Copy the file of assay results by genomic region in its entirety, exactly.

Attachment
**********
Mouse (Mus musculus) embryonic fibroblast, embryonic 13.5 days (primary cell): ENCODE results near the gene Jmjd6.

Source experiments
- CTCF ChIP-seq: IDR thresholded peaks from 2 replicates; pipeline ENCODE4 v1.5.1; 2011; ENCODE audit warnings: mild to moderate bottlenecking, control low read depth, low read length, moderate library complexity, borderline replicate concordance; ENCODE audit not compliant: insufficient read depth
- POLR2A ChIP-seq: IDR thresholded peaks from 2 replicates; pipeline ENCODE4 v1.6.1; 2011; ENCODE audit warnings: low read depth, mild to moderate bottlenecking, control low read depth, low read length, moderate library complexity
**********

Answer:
Mouse (Mus musculus) embryonic fibroblast, embryonic 13.5 days (primary cell): ENCODE results near the gene Jmjd6.

Source experiments
- CTCF ChIP-seq: IDR thresholded peaks from 2 replicates; pipeline ENCODE4 v1.5.1; 2011; ENCODE audit warnings: mild to moderate bottlenecking, control low read depth, low read length, moderate library complexity, borderline replicate concordance; ENCODE audit not compliant: insufficient read depth
- POLR2A ChIP-seq: IDR thresholded peaks from 2 replicates; pipeline ENCODE4 v1.6.1; 2011; ENCODE audit warnings: low read depth, mild to moderate bottlenecking, control low read depth, low read length, moderate library complexity